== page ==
Where do I even begin. I've been thinking about this question for months now, and I first asked it months before that. If I had to pick a moment where I think this train of thought originated in my head, I'd have to say the aftermath of How I Met Your Mother's finale. Do you remember that episode? It premiered back on March 31, 2014. Chances are that even if you didn't watch the episode or even the show, you still heard the outrage that erupted because of how the show ended.
At this point I should probably let you know that I'm going to "spoil" the endings of several shows. All the shows I'm going to discuss ended between 9 months and 3 years ago, but I'll put spoiler covers on all the sensitive information just in case. With that said, here's how How I Met Your Mother ended:
After 8 seasons of the show, viewers spent the final season meeting and getting to know Tracy McConnell. The mother of Ted's children and played by Cristin Milioti, Tracy was a welcome addition to the characters and it was easy to see why Ted fell for her. However, after the full season of watching Ted and Tracy fall in love, we found out that Tracy had passed away years earlier, and the show ended with Ted's children encouraging him to get back together with Robin.
Most viewers felt cheated, but the ethics of human response to this show isn't what I want to delve into here. Instead lets move on and try to answer the question at hand: what it takes for a show to end well. Let's look at 3 shows that ended well, and try to figure out a common theme.
1.) Psych (2006-2014)
Psych is a show about Shawn Spencer, a hyper-observant sleuth, and his voice-of-reason best friend Burton Guster. One too many called-in criminal case tips and a risky-but-brilliant idea leads to Shawn claiming to be psychic, and the two form a psychic detective agency to work with the Santa Barbara Police Department. Here's how the show ended:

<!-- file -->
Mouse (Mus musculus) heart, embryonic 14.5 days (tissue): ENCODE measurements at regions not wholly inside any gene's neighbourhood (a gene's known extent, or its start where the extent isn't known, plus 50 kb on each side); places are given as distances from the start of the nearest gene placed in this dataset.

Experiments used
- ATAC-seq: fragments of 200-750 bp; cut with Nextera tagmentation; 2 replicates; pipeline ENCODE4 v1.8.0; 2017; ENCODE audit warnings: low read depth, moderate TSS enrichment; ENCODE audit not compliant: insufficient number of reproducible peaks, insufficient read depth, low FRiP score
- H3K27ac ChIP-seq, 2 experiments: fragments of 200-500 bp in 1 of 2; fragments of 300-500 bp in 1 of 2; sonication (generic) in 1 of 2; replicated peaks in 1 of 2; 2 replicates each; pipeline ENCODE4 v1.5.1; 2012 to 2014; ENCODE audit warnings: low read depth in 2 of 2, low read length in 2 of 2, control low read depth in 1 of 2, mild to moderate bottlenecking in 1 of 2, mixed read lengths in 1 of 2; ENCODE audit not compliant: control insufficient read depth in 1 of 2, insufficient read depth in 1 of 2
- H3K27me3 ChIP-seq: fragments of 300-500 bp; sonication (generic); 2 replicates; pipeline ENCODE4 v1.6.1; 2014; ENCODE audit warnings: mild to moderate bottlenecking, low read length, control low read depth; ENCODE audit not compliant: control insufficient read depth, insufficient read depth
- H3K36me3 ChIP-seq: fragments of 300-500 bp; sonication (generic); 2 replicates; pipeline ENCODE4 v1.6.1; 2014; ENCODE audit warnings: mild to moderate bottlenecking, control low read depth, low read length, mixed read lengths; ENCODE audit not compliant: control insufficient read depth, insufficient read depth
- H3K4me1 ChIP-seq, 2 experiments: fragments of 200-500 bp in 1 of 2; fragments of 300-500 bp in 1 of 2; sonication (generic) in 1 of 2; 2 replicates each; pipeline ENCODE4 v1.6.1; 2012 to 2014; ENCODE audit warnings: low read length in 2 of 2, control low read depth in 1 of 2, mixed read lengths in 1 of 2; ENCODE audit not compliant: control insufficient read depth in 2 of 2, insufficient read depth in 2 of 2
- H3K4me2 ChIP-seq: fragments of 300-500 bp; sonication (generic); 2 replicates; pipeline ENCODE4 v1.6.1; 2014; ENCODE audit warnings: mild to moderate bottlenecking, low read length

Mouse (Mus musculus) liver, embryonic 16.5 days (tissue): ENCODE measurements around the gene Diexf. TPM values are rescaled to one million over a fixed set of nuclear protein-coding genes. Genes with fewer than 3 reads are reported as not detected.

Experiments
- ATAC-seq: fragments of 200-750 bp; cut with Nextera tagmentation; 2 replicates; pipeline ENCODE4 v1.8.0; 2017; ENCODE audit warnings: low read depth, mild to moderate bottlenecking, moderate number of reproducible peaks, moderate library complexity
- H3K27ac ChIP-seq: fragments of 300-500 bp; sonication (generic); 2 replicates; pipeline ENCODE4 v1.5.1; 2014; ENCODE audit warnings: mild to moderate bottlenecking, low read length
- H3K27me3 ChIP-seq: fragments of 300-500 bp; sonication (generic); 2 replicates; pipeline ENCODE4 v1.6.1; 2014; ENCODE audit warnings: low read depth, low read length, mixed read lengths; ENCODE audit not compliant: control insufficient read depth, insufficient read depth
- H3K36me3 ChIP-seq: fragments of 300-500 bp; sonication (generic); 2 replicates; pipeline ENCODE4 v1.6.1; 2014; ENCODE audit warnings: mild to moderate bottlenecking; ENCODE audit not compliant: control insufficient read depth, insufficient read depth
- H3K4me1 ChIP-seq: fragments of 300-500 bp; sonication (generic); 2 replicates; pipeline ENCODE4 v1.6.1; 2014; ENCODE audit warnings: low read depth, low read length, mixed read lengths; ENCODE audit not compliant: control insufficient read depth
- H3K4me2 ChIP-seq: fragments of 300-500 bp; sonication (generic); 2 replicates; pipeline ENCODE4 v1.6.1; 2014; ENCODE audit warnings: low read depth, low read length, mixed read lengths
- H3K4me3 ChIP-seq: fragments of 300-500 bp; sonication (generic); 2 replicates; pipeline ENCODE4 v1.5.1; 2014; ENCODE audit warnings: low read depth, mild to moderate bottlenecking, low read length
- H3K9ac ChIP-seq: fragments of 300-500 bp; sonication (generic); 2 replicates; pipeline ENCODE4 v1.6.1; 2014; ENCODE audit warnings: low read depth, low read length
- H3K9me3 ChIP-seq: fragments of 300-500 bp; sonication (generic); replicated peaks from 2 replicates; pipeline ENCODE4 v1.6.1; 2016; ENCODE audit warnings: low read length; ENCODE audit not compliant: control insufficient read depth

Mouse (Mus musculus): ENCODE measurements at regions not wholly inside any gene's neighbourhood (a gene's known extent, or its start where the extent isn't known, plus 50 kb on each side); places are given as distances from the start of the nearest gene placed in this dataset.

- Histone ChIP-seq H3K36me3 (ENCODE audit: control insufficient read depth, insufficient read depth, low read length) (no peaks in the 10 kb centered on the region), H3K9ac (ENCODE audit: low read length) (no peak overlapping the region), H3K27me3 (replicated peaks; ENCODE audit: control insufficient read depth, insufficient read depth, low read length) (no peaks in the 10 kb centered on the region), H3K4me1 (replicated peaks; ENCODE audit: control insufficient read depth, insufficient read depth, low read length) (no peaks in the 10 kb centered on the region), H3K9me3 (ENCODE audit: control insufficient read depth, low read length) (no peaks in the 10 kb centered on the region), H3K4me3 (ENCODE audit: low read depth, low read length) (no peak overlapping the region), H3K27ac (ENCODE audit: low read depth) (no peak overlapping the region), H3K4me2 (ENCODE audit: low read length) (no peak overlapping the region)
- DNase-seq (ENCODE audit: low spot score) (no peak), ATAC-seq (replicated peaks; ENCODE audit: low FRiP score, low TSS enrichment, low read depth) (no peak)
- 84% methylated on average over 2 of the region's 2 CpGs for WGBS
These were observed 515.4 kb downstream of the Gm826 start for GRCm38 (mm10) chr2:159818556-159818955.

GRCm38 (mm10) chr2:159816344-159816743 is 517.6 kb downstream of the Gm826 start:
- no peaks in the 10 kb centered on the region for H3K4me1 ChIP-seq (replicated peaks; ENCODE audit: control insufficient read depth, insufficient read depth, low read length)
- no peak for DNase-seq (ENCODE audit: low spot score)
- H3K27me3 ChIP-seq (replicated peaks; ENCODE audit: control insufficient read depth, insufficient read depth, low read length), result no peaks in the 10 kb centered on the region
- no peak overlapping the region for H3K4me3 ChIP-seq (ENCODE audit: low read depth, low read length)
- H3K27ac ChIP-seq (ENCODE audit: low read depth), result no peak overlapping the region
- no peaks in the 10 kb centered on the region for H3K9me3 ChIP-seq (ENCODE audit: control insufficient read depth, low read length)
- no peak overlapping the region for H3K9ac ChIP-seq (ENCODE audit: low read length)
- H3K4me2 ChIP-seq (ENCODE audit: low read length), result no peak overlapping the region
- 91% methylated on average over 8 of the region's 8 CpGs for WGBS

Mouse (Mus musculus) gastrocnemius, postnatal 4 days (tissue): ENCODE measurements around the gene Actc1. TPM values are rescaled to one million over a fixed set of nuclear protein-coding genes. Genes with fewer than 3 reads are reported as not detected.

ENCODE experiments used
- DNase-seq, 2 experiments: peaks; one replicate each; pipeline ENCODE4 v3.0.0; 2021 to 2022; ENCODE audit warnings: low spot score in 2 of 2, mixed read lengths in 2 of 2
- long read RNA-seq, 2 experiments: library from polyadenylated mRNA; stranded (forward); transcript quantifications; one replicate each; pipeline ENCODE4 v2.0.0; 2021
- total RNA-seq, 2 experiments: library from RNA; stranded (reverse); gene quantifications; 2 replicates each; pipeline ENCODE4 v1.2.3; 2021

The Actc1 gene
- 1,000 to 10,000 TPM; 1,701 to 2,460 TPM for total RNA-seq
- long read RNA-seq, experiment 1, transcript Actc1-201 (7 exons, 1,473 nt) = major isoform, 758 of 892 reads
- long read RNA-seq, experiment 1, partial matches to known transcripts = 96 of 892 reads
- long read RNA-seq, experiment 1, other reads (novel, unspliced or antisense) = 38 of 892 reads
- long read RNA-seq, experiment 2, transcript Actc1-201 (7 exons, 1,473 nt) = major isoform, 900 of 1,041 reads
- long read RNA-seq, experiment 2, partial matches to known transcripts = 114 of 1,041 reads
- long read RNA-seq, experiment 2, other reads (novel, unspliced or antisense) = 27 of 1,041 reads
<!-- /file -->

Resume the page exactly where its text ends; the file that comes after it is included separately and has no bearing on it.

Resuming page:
After years together, Shawn and Gus are set to go their separate ways. Shawn plans on following his girlfriend and ace detective Juliet to San Francisco to propose, and Gus has landed a new job back in Santa Barbara. With one of the greatest friendships in the Golden Age of television about to separate, Gus shows up just as Shawn is proposing to Juliet (outside of a crime scene) and tells him "I'm an adventurer now with a friendship for the ages and if I have to live in another city to make that happen, then so be it." Just as Juliet says yes to the proposal, a thief running by snatches the ring, and the three leap into a car and give pursuit.
2.) Futurama (1999-2013)
Futurama endured network changes and multiple cancellations throughout its years on the air. The show about a man from 1999 being cryogenically frozen and waking up 1000 years later won 6 Primetime Emmys, and after 14 years the audience said goodbye to Fry, Leela, Bender and the rest of the Planet Express interplanetary delivery crew. The show went out on the perfect note:
In the final episode, an accident with eccentric Professor Farnsworth's time-stopping remote leads to Fry and Leela's existence as the only beings in the universe who aren't frozen in time. The two spend years together roaming Earth and living out their lives to the fullest. At the end of their lives, Professor Farnsworth appears and tells the two that they can step through a portal with him and return to the moment just before the time button was invented, but no one will remember what happened. In response, Fry asks Leela "what do you say? Do you want to go around again?" She answers "I do", they take each others hands and the screen flashes white: roll credits.